500.0      85.7  223,200  447,480.74
     0          7,100.04
OCT 26 87
500.0     93.1    183,200    360,920.90
500.0      85.7  207,067  412,141.85
23,867    51,220.95
NOV 24 87
500.0     94.6    198,800    374,660.45
500.0      85.7  203,951  390,152.81
5,151      15,492.36
TOTAL
2,453,200   4,913,482.91 
2,736,887  5,566,698.71      
283,687 P653,215.80
 
Meralco's computation[28] of losses for Account No. 9496-1622-16 for the affected period after 23 October 1986 states:

Date
Billing Rendered

Demand  P.F.  KWH   Amount
Corrected Billing

Demand P.F.  KWH  Amount
Difference

KWH  Amount
NOV 25 86
500.0    93.8    152,400     302,525.38
500.0      99.7   218,190   419,541.79
65,790   117,016.41
DEC 26 86
500.0    94.9    166,800     336,474.20
500.0      99.7   218,190   428,505.75
51,390    92,031.54
JAN 26 87
500.0    94.0    165,600     334,226.84
500.0      99.7   218,190   428,808.38
52,590    94,581.53
FEB 25 87
500.0    92.5    204,400     402,726.60
500.0      99.7   218,190   422,751.89
13,790    20,025.28
APR 24 87
500.0    88.0    195,600     403,772.29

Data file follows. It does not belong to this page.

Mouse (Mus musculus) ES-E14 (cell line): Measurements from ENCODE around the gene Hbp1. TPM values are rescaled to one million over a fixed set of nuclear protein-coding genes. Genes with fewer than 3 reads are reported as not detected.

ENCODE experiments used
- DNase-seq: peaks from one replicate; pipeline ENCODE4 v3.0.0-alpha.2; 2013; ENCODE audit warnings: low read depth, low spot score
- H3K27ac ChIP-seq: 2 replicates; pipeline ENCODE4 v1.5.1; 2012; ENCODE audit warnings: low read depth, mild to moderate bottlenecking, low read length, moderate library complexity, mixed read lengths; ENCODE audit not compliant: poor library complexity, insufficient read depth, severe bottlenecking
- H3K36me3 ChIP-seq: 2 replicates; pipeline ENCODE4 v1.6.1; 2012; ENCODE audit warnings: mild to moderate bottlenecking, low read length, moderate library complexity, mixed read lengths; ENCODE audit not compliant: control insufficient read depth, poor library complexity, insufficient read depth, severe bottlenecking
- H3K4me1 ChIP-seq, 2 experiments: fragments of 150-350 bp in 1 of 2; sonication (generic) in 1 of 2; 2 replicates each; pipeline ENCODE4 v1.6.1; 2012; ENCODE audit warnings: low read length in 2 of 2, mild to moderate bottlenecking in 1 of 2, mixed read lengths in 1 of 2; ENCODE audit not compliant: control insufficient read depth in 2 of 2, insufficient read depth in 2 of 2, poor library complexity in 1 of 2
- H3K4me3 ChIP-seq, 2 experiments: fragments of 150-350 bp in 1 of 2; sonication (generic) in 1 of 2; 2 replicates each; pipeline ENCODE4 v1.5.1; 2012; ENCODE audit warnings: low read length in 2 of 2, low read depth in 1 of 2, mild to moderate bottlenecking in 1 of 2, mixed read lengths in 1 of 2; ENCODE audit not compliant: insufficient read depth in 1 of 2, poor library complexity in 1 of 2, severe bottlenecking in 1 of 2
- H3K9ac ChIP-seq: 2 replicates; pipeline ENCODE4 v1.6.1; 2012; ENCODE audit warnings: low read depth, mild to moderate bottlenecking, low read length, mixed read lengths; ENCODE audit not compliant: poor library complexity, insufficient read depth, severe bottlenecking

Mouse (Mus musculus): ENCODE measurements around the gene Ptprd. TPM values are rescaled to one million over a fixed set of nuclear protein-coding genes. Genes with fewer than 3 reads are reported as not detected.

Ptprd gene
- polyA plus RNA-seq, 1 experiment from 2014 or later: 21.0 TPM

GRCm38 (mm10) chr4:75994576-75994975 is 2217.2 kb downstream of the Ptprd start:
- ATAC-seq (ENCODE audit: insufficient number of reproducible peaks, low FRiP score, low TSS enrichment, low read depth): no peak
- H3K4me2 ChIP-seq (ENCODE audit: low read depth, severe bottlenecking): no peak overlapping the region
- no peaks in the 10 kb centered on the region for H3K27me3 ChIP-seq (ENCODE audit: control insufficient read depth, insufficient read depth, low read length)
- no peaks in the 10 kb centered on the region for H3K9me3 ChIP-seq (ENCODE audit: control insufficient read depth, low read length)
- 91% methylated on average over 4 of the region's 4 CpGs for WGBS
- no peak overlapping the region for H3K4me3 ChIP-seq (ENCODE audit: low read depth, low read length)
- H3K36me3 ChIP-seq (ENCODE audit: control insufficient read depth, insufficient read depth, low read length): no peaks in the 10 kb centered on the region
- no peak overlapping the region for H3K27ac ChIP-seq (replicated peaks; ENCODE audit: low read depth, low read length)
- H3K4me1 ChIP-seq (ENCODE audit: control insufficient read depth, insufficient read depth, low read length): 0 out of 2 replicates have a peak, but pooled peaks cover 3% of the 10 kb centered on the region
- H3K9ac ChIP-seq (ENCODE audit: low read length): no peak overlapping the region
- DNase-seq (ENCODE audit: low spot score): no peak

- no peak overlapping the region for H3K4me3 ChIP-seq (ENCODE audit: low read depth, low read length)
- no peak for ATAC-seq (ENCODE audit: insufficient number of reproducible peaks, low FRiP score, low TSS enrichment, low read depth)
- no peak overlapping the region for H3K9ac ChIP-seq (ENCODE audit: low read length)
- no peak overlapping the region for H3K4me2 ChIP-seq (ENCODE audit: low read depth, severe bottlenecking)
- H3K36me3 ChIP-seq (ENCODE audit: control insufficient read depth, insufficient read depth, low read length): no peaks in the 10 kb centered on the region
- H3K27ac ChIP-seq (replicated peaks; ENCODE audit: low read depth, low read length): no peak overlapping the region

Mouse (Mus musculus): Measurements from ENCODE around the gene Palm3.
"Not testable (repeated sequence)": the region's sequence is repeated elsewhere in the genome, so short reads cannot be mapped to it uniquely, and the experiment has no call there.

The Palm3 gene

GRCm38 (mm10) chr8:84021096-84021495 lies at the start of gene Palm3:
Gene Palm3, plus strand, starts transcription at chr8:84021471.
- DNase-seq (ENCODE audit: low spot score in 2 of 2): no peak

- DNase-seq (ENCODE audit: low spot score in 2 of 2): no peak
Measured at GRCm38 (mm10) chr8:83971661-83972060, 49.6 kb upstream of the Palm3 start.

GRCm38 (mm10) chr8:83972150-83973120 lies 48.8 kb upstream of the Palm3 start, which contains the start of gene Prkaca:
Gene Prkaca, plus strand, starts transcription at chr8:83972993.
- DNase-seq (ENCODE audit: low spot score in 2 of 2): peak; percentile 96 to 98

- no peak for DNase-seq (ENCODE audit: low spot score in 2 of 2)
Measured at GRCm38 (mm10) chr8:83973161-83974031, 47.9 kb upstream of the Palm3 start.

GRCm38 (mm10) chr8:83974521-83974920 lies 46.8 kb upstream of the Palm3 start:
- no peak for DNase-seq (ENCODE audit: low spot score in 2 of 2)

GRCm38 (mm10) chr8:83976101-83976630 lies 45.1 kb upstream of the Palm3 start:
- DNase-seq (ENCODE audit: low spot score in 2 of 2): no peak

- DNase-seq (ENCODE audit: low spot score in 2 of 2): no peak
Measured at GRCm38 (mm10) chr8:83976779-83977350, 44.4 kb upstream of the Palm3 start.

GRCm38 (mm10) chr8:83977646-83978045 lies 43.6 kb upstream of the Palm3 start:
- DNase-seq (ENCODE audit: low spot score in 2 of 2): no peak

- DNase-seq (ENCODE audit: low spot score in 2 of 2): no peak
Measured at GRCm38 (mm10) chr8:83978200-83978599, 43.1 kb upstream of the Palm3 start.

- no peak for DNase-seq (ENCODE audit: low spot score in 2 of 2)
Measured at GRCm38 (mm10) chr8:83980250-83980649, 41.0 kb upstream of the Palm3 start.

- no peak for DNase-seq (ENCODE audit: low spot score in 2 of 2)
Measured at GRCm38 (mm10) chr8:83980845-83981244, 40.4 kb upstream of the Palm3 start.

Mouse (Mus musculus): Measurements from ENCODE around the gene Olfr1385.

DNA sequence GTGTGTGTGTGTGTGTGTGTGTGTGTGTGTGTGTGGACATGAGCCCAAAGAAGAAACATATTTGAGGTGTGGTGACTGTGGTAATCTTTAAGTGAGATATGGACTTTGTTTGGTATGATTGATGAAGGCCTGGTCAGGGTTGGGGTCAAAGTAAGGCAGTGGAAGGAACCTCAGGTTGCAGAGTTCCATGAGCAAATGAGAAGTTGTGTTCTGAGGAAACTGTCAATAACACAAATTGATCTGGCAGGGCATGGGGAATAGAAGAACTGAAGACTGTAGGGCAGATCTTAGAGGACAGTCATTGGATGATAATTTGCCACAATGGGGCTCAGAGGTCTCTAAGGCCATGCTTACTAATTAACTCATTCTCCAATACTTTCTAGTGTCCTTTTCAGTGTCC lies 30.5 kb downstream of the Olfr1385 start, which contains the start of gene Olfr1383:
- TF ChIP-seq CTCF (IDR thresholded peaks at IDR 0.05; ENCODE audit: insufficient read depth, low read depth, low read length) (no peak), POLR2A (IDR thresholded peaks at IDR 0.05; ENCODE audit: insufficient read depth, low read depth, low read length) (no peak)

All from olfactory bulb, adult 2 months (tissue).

500.0      99.7   218,190   435,144.26
22,590    31,371.97
OCT 26 87
500.0    96.3    212,400     409,802.79
500.0      99.7   218,190   420,527.04
5,790     10,724.25
DEC 24 87
500.0    99.3    193,200     383,387.22
500.0      99.7   218,190   430,807.09
24,990    47,419.87
JAN 25 88
500.0    93.8    135,600     271,270.25
500.0      99.7   218,190   425,691.38
82,590  154,421.13
FEB 24 88
500.0  100.0    194,400     358,313.63
500.0      99.7   212,225   389,782.03
17,825    31,468.40
TOTAL
1,620,400 3,202,499.20    
2,175,935  3,801,559.61
337,345 P599,060.41[29]

Thus, ITM is liable for P653,215.80 under Account No. 9496-1422-18 and P599,060.41 under Account No. 9496-1622-16.  However, since ITM has already paid under protest P506,300.09 to Meralco, this amount shall be deducted from the total differential billing of ITM under Account Nos. 9496-1422-18 and 9496-1622-16.

In computing the differential billing for Account No. 9496-1622-16, Engineer Jambalos used the average energy consumption during the period of January-December 1985, the 12-month period prior to the affected period.[30] However, for Account No. 9496-1622-16, the basis for the computation of the differential billing was the average consumption registered by the Meralco meter during the period subsequent to the affected period.[31]